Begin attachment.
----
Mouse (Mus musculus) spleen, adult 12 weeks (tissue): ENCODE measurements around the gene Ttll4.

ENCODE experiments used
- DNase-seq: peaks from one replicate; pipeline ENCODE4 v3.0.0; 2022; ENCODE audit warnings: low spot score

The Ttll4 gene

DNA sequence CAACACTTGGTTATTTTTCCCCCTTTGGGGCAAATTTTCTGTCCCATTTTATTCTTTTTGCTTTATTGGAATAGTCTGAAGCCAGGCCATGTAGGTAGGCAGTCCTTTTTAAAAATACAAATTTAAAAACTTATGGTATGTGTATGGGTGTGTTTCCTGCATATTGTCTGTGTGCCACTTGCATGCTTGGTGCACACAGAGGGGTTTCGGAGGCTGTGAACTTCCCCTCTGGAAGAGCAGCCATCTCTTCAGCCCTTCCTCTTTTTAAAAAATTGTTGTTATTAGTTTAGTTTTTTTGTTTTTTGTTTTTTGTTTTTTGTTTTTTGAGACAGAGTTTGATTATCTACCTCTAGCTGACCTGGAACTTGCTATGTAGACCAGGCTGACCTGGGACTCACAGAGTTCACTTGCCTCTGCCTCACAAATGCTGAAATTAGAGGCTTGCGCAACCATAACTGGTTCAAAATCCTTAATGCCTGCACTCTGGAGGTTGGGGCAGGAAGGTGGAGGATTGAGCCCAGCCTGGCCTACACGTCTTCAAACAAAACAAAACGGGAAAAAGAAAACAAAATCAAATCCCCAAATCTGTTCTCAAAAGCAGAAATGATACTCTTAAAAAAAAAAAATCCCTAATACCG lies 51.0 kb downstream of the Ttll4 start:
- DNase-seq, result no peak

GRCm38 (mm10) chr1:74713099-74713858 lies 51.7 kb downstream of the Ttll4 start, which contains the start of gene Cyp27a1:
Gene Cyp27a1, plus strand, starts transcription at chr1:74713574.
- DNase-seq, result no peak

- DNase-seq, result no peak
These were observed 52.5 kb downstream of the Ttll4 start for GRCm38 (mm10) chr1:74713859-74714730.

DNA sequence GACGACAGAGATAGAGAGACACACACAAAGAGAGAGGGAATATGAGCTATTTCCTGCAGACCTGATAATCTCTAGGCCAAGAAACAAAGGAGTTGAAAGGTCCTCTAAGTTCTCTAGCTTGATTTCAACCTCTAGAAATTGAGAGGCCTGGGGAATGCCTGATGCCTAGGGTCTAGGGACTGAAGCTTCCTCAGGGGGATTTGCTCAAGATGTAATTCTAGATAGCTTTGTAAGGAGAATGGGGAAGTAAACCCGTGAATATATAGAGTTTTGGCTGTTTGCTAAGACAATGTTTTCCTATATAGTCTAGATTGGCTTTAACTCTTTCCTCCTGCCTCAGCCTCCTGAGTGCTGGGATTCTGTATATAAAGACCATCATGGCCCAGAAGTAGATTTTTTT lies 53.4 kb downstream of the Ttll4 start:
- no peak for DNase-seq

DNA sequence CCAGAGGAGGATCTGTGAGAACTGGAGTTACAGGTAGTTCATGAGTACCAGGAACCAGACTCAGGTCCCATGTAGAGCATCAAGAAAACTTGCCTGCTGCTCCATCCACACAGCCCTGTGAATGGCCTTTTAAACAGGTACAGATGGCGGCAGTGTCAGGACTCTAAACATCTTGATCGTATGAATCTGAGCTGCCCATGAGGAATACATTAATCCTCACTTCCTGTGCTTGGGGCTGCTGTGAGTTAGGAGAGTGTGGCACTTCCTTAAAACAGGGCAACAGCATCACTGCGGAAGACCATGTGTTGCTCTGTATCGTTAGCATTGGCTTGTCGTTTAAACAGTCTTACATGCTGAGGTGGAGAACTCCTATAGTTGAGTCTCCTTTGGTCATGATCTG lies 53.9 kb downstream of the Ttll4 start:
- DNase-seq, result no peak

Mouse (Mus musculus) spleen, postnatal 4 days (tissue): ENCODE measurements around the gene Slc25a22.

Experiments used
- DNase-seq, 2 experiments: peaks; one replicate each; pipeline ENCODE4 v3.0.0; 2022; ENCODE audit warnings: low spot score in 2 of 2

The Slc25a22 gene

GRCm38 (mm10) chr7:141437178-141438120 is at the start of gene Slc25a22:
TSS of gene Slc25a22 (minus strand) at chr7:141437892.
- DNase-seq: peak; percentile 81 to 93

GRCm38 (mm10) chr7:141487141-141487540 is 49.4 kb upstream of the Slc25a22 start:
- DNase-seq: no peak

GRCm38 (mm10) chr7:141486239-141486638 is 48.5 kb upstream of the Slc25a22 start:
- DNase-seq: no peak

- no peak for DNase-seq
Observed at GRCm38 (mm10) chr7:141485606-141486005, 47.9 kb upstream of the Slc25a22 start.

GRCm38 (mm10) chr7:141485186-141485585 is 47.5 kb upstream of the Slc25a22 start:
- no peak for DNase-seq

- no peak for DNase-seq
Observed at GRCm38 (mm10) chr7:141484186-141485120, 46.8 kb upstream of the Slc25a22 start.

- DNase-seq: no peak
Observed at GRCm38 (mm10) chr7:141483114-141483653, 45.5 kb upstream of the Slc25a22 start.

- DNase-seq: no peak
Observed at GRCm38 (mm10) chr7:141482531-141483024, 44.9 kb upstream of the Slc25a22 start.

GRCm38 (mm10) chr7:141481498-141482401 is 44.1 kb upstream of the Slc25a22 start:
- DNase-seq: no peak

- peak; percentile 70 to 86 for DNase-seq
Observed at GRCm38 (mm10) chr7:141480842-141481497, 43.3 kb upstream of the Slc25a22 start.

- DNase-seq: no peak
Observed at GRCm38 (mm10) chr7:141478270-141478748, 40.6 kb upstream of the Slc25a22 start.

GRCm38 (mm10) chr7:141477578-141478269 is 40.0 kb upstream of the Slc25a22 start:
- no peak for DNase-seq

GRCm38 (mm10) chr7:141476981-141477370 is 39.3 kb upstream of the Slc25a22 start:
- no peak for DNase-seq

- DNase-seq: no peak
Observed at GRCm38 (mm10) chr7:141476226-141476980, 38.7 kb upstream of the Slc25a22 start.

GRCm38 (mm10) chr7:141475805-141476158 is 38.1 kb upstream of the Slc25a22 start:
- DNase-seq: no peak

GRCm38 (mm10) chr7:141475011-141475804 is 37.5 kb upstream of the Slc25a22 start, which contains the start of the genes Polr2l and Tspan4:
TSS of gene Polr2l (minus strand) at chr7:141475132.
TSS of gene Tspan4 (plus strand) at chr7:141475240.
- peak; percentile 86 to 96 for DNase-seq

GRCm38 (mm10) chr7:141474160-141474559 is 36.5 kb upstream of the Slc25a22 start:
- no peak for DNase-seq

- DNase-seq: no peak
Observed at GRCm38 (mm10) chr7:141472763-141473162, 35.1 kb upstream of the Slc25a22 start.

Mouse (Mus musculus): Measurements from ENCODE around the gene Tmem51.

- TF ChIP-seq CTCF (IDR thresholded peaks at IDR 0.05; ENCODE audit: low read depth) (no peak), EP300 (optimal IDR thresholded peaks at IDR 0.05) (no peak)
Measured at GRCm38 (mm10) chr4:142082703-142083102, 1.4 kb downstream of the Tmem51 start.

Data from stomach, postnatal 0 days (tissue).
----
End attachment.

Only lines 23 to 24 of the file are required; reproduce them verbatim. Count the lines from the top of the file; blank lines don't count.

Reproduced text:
GRCm38 (mm10) chr7:141487141-141487540 is 49.4 kb upstream of the Slc25a22 start:
- DNase-seq: no peak